By Catherine Wagley
By Channing Sargent
By L.A. Weekly critics
By Amanda Lewis
By Catherine Wagley
By Carol Cheh
By Keegan Hamilton
By Bill Raden
“The rubber-knife spankings and threats of cannibalism from two babysitters (the latter a 100-year-old witch), gave his sound a dark edge,” writes Danny Cohen in a third-person promo blurb for his upcoming performance at the Schindler House, the kickoff of this summer’s “sound.” series. “He found a guru over a buffet and heard the ‘Music of the Spheres.’ He was supposed to die, but there was a psychotic blond nympho which spoiled everything. He returned to L.A. to record his travails, as The Museum of Dannys.”
Cohen’s slight crackpot accent may stand out from the academic manners of most avant-garde musicians, but it’s typical shtick for practitioners of Outsider Music (O.M.), a loosely defined but burgeoning genre of music encompassing recordings that have fallen between the cracks of mainstream culture — lyrically, musically, or because of the sociological eccentricities of their creators. Longtime itinerant acid casualty, favorite singer-songwriter of the ’70s experimental Los Angeles Free Music Society crowd, and major influence on Tom Waits, Cohen has only recently been garnering anything like the kudos he deserves.
A Larchmont native and longtime Valley person, Cohen’s edgy, baroquely appointed song stylings of the last 30 years finally reached a relatively wide audience with the 1999 release of the aforementioned Museum CD, a remarkable survey of patently individualistic lyrical observations set against a range of musical getups from the starkly minimal to the floridly psychedelic, issued as part of the “Lunatic Fringe” series on John Zorn’s Tzadik label.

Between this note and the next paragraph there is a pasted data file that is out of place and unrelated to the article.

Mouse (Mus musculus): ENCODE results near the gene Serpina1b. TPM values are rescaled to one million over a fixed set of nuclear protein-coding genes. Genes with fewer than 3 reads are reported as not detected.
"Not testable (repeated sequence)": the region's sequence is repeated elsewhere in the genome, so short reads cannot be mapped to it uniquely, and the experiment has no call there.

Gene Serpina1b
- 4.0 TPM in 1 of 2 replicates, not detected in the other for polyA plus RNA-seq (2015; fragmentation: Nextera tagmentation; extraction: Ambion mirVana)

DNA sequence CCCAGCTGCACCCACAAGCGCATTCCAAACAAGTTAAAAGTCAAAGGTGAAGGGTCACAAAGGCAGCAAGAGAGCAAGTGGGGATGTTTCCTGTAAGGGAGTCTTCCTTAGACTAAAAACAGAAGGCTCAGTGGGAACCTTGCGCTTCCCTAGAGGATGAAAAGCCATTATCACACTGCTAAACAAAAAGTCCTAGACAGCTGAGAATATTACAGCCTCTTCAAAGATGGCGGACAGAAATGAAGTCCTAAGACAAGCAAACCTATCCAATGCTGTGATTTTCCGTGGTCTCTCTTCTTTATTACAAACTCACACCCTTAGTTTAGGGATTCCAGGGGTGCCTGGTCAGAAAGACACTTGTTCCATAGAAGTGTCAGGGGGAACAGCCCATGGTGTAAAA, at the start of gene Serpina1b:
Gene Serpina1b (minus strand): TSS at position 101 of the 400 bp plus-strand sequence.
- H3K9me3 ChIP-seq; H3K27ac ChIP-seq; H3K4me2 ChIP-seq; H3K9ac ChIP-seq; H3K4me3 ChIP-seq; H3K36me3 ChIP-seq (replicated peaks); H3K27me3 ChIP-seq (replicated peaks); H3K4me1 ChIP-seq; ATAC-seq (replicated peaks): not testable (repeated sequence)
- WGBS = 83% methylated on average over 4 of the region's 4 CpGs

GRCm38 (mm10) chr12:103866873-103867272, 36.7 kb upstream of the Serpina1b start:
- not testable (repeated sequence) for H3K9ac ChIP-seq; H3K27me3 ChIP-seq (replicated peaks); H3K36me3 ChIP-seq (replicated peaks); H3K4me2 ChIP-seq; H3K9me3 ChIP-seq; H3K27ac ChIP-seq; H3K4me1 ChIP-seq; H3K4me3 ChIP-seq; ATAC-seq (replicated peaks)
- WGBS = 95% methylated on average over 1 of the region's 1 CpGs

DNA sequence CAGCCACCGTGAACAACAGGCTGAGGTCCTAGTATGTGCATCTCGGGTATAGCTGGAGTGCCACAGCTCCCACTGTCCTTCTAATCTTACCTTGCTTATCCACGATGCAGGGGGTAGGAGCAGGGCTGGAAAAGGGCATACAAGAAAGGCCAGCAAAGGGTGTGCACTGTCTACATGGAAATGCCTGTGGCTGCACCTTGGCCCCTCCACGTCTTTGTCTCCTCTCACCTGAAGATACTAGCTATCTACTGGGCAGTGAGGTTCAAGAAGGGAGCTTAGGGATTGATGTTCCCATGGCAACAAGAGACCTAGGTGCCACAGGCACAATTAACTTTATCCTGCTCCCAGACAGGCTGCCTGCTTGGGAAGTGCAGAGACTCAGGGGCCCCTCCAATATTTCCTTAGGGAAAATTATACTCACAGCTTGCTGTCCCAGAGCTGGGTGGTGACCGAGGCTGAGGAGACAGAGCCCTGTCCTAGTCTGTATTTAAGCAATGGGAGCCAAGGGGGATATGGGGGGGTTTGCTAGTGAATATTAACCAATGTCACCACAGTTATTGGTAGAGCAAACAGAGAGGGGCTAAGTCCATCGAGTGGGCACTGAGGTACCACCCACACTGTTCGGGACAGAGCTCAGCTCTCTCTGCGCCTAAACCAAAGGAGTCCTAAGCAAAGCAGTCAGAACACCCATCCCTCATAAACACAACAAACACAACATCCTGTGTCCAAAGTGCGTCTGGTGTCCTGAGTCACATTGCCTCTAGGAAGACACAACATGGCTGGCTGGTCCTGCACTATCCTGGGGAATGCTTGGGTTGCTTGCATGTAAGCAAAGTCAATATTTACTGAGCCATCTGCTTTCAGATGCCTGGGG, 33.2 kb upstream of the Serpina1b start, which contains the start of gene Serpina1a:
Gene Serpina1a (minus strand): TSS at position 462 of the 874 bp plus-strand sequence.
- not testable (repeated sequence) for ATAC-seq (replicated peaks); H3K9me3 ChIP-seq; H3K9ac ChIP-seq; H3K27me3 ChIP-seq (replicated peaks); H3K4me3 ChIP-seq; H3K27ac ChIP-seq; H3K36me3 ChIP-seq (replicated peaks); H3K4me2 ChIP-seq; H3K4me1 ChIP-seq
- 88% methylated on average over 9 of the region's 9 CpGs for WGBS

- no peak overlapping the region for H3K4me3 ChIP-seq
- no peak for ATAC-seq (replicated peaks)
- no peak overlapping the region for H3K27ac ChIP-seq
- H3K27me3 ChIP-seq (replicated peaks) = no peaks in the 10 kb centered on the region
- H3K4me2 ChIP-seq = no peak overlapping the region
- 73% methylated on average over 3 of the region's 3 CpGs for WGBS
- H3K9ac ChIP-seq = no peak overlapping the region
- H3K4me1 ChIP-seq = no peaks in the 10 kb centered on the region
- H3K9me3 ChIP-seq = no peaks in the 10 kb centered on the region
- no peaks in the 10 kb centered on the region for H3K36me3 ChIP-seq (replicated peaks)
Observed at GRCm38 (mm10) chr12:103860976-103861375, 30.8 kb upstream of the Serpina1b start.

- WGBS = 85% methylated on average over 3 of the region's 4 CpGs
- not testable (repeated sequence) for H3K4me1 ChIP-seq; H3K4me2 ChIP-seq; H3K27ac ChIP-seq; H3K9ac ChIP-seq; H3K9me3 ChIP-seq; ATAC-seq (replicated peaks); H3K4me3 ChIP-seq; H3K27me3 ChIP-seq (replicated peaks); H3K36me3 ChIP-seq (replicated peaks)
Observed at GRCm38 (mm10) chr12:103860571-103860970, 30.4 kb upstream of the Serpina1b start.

Zorn’s concept of the crazy periphery also includes the performer known only as Jon (a woman who dresses in a fuzzy dog costume and sings high-pitched paeans to God knows what peculiar childhood obsessions in her native Japanese over the default instrument of lunatic choice — the electric chord organ) and Rodd Keith, deceased Mozart of the song-poem industry (see Vinyl Fetish).
Though prominent, Zorn is just one of a network of relatively inside musicians and producers who have devoted a portion of their energies to preserving and promoting this often ephemeral work. The role model for this kind of kook cottage impresario was L.A.’s own Frank Zappa, whose sanity and business acumen allowed him to support such difficult and peculiar talents as Captain Beefheart, the GTOs and Larry “Wild Man” Fischer in the late ’60s.
The most conspicuous contemporary connoisseur is Irwin Chusid, critic, co-host of the long-running radio show Incorrect Music (WFMU-FM, New Jersey) and compiler of anthology CDs as well as such single-artist gems as The Langley Schools Music Project. It was the 2002 publication of Chusid’s book Songs in the Key of Z, profiles of the 20 most beloved O.M. practitioners from composer Harry Partch and Pink Floyd founder Syd Barrett to the unrecorded 19th-century Cherry Sisters Trio, that brought O.M. a brief flurry of public-radio and alternative-weekly attention.